Asbestos fragments found in Queensland mulch stockpile

Laine Clark |

The discovery of asbestos fragments in a Queensland mulch stockpile follows contamination in Sydney.
The discovery of asbestos fragments in a Queensland mulch stockpile follows contamination in Sydney.

Dozens of people have taken asbestos-contaminated mulch from a central Queensland council depot.

Authorities are trying to locate 24 people who were recorded accessing the stockpile at the Emu Park transfer station near Rockhampton since November.

The depot was closed after a “small amount” of asbestos was detected this week in the mulch stockpile of 5887 cubic metres.

It is believed 2mm by 3mm asbestos fragments were located.

“We are getting certified asbestos removalists to dispose of the entire stockpile,” Livingstone Shire Council CEO Cale Dendle told AAP.

The council has also offered free mulch removal to the 24 people identified.

Mr Dendle was confident no one else had accessed the stockpile and that the health risk was low, with the council depot reopening on Thursday morning.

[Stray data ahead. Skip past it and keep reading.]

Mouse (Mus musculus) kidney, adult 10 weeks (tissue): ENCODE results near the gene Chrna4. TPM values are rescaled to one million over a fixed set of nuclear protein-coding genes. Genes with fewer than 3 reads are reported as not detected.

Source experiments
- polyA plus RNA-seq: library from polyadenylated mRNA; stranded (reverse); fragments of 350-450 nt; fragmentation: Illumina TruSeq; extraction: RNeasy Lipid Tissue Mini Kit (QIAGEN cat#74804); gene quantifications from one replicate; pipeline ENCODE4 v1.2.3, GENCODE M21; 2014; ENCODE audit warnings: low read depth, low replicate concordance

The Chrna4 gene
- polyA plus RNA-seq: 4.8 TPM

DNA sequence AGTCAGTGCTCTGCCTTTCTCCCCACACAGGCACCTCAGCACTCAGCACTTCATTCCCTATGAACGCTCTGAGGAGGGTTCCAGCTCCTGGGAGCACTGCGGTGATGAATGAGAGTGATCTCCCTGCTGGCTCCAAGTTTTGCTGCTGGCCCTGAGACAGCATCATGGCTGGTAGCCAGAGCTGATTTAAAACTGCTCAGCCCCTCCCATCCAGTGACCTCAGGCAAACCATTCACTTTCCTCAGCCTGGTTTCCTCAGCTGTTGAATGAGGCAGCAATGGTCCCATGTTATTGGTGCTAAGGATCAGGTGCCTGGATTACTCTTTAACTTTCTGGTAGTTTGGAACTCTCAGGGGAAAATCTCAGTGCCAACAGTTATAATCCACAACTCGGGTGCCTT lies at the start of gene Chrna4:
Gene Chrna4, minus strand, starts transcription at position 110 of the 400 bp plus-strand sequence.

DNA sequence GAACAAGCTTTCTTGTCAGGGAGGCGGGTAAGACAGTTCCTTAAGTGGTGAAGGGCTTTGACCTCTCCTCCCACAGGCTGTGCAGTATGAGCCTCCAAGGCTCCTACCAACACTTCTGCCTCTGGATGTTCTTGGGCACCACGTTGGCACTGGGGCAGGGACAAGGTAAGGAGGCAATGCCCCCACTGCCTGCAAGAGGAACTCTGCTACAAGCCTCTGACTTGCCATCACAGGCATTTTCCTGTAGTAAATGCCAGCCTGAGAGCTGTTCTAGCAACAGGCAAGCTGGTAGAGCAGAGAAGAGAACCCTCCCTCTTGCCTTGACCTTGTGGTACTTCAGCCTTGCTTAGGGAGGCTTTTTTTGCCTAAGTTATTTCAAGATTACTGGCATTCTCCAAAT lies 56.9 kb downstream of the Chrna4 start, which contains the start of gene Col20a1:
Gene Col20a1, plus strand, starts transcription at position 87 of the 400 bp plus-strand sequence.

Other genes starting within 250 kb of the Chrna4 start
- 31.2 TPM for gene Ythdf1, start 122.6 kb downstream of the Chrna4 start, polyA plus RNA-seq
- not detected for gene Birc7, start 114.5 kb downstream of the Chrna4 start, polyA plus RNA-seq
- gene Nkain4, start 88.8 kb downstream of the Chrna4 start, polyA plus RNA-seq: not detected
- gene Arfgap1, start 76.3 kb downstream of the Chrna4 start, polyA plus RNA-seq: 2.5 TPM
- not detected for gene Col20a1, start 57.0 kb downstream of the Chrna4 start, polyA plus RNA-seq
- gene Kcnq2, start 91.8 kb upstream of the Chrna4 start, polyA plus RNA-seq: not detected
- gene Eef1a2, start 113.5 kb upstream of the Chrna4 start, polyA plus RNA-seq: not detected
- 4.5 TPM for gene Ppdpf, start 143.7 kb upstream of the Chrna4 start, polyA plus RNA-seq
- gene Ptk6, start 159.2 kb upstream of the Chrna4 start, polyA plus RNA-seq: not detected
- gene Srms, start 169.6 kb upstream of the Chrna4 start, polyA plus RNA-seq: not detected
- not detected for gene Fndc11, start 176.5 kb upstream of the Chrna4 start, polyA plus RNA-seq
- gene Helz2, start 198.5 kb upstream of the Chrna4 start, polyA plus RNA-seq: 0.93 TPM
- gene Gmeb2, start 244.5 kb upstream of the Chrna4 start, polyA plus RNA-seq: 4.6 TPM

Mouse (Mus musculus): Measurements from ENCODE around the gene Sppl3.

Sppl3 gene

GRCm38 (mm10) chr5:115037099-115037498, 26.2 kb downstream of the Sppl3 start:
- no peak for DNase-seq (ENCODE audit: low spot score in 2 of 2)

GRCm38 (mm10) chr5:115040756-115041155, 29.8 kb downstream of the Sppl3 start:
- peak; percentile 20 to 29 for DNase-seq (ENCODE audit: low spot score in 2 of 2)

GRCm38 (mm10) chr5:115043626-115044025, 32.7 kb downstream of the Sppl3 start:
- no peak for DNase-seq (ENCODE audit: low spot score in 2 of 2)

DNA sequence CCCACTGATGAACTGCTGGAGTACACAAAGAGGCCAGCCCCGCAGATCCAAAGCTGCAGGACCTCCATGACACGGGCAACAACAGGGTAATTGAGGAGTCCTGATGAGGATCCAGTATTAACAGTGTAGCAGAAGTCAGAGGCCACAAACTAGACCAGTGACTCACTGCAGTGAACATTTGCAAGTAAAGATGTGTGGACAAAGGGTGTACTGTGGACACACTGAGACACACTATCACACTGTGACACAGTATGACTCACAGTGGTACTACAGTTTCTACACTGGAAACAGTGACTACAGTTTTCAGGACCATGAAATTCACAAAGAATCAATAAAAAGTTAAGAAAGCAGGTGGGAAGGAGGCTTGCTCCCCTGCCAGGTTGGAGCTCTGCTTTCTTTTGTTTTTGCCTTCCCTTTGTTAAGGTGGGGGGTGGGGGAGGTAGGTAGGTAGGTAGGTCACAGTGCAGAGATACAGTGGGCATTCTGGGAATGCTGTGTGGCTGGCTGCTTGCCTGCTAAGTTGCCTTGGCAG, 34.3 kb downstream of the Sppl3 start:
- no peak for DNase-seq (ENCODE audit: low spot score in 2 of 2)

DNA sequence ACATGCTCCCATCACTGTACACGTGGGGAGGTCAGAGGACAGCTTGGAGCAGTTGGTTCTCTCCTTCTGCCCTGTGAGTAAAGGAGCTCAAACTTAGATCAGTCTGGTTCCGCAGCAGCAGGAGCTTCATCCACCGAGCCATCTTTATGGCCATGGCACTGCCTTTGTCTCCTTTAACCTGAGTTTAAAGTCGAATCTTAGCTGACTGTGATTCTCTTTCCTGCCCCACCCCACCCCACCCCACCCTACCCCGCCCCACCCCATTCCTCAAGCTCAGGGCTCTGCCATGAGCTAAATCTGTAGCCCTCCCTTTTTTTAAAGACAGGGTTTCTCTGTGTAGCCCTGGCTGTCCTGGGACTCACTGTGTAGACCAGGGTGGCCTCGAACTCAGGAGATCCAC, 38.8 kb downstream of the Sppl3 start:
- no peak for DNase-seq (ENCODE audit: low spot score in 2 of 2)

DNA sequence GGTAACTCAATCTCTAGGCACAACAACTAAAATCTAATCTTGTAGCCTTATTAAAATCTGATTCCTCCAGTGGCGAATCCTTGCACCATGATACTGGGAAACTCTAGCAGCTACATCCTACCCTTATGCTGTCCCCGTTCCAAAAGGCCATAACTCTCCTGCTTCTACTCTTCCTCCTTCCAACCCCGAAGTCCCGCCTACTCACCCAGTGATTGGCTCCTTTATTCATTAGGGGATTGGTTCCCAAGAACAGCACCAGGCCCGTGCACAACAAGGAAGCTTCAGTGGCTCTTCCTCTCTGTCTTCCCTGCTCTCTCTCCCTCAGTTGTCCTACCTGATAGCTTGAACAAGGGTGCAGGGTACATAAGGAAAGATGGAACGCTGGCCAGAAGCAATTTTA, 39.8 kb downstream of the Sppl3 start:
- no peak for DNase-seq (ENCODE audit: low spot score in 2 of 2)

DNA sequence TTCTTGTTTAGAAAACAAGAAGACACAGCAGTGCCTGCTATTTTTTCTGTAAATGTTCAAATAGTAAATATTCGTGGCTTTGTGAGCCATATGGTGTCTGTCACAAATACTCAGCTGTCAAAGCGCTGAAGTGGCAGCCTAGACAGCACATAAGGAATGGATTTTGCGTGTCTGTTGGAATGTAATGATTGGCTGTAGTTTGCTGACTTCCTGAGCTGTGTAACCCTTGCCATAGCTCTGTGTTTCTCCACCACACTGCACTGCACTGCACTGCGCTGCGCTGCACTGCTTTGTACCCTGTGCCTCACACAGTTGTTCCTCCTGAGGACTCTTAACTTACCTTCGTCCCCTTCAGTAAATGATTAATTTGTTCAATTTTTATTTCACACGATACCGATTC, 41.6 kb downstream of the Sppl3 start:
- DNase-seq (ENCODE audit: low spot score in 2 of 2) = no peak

However, he said anyone concerned about receiving contaminated mulch should contact the council or the Department of Environment, Science and Innovation (DESI) pollution hotline.

“We are hopeful that the health risk is low but that’s really for the regulators,” Mr Dendle said.

The department is also investigating at NuGrow Rockhampton after samples returned positive asbestos results at the waste company.

Testing is under way at the site, barely two weeks after asbestos fragments were detected in a compost stockpile at NuGrow Ipswich.

It is understood the positive asbestos results at both NuGrow sites are not linked.

Up to 25 sites were initially identified when authorities looked at who had received potentially tainted soil from NuGrow’s Ipswich site.

But authorities later said 90 sites in Queensland had been detected, with more than 4000 tonnes of soil leaving NuGrow Ipswich.

Asbestos testing in Queensland was triggered by a Sydney outbreak.

Fragments of bonded asbestos were detected in mulch at the recently opened Rozelle Parklands in January, with 75 other sites identified since including parks and schools.

It has sparked a crackdown with on-the-spot littering fines and penalties for asbestos-related crimes to double, under the biggest change to NSW’s environment laws in more than three decades.